Sunday 18 March 2018

Lovely hurling – spirit of the nation set to take flight

Laura Butler

Laura Butler

THE choreographer of 'Heartbeat of Home' has credited his on-stage mentor Michael Flatley for his own creative success.

John Carey is the man behind the routines for the 29 dancers taking part in John McColgan and Moya Doherty's new stage phenomenon.

Having performed as Flatley's understudy in 'Lord of the Dance' before taking over the lead role for two years, Carey told the Irish Independent he learnt the tricks of the trade from Flatley.

"There was a lot of pressure choreographing this," said Carey, who started dancing at the age of seven in Birmingham's Doherty Academy.

"We obviously want to keep the elements of 'Riverdance' that everyone loved, and people expect it to be as good or of a similar vein, but an updated version with a fusion of different cultures.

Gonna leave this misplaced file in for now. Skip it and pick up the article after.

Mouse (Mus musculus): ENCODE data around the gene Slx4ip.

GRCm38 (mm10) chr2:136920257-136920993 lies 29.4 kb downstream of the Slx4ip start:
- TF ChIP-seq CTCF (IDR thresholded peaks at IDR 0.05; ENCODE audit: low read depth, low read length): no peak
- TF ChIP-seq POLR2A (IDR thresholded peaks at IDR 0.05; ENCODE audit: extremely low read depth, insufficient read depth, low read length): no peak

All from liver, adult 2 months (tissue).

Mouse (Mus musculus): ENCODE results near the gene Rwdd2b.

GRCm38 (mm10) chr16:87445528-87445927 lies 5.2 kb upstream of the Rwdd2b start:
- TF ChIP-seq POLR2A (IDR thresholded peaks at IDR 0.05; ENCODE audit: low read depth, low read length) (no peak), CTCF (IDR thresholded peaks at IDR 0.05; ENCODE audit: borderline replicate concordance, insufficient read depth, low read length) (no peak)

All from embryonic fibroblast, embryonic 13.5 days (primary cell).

Flamenco dancer Rocio Montoya and support at the Bord Gais Energy Theatre, Dublin.
Flamenco dancer Rocio Montoya and support at the Bord Gais Energy Theatre, Dublin.

"We have Afro-Cuban, Latin-American and Flamenco in this show, as well as the traditional Irish-style dance.

"It's about sticking to tradition, but adding a modern flavour."

Neither Flatley nor Jean Butler will be attending the world premiere of 'Heartbeat of Home' next week at Dublin's Bord Gais Energy Theatre, but Carey admitted he hopes Flatley will see the production "at some stage".

'Heartbeat of Home' will set out on a tour of China and North America following its Irish run and over 25 producers from cities as far as Melbourne will fly in for the opening night on Wednesday, October 7, with a view to buying the extravaganza.

"It's a mood piece that is representing Ireland in the 21st Century, we're digging deep to show that our culture has been maintained," said Moya Doherty.

Novelist Joseph O'Connor has written the narrative for the show and he told this newspaper that after 20 years working in isolation, it was an "intimidating" experience putting together the lyrics.

"It was both intimidating and wonderful for me to get the chance to be involved in this, it's a big-scale project and to see it showcased on a global scale is fantastic," O'Connor said.

"Our culture is what is left in the wreckage from the economic recession and all the corruption that went with it."

Irish Independent

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